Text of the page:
Microwaves may hold secrets to Columbia disaster

Aug. 7, 2003
NASA may learn more about why the Space Shuttle Columbia broke apart thanks to a new technique for detecting defects in materials.

University of Missouri-Rolla researcher Dr. Reza Zoughi, director of the school's Applied Microwave Nondestructive Testing Lab, is using near-field microwave nondestructive evaluation (NDE) to study foam samples similar to the insulation used on NASA's space shuttles. A piece of such insulation appeared to break off the shuttle's main fuel tank, hitting Columbia's heat-protecting tiles. Experts speculate this later caused it to break apart.

This is the first time NASA has considered using the microwave NDE method to test shuttle materials, says Zoughi. If successful, the technique could be used to test foam insulation and other composite materials on space shuttles prior to launching.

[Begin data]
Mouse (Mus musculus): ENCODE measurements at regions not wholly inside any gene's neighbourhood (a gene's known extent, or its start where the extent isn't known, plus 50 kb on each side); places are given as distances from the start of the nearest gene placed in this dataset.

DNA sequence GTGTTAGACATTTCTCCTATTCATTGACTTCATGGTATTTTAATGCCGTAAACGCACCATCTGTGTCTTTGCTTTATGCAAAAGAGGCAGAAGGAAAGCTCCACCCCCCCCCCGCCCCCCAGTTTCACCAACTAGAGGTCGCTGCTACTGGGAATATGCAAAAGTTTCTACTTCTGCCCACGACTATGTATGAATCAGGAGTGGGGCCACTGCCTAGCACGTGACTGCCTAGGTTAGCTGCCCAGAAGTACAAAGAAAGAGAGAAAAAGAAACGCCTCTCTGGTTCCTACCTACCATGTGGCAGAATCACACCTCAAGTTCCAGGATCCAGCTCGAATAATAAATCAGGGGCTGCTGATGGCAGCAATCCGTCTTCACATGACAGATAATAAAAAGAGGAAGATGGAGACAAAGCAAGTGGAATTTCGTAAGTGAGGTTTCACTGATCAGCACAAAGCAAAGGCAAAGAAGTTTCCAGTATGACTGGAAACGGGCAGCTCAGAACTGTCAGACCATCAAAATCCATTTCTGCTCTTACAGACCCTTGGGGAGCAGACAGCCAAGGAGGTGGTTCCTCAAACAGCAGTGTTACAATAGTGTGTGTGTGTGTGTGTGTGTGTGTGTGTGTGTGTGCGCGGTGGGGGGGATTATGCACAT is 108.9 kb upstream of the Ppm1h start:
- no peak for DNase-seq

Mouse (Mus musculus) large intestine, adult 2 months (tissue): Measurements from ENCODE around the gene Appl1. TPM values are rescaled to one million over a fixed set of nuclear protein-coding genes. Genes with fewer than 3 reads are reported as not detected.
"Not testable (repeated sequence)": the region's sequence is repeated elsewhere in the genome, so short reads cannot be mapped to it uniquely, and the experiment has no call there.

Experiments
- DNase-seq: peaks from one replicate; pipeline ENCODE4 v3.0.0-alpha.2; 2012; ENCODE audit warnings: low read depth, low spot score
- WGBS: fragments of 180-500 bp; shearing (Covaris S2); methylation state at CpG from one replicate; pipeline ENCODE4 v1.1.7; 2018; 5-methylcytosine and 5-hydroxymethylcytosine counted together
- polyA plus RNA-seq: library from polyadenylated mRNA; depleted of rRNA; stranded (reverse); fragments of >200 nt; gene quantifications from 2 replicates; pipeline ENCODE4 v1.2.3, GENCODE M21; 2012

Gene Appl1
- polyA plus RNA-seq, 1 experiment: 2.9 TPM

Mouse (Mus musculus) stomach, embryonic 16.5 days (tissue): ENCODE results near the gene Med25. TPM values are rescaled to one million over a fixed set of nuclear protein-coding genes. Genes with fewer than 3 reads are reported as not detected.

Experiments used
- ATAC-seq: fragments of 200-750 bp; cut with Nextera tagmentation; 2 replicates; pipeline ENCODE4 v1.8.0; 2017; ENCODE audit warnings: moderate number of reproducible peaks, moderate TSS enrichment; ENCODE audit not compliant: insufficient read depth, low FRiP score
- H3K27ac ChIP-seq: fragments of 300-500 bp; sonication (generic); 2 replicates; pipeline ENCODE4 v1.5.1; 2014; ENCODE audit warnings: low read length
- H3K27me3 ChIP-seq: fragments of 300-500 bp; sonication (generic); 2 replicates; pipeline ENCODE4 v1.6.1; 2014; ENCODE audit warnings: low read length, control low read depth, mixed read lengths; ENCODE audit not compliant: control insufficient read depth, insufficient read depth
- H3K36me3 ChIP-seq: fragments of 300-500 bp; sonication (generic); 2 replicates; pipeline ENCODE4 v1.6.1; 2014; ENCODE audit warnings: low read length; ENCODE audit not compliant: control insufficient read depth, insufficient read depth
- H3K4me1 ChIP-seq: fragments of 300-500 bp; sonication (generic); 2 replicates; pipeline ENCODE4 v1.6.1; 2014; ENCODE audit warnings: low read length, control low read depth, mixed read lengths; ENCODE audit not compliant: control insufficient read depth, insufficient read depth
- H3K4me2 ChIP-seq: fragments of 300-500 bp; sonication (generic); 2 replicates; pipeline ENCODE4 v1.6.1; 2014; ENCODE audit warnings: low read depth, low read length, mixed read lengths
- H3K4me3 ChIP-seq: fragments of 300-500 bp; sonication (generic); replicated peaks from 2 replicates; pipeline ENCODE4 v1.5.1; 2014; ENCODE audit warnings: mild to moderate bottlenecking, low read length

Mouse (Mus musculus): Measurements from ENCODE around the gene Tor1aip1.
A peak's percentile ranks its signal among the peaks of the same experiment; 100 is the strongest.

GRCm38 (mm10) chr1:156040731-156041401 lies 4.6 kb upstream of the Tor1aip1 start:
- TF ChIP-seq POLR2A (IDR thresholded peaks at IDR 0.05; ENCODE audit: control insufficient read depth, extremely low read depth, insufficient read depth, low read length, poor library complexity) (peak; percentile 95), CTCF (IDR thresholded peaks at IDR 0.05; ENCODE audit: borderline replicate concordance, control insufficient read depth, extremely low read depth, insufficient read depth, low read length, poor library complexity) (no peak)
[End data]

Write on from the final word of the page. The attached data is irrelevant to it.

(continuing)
Preliminary tests at UMR have shown the method's potential for detecting indications in the materials. This news has NASA sending more samples for evaluation. According to Zoughi, because the microwave NDE approach is so new and with such limited use, researchers are left to make most of their own prototypes. NASA is funding the preliminary research work with a $30,000 grant. If the project is successful, UMR may develop a prototype device for examining shuttle insulation or other materials for NASA.

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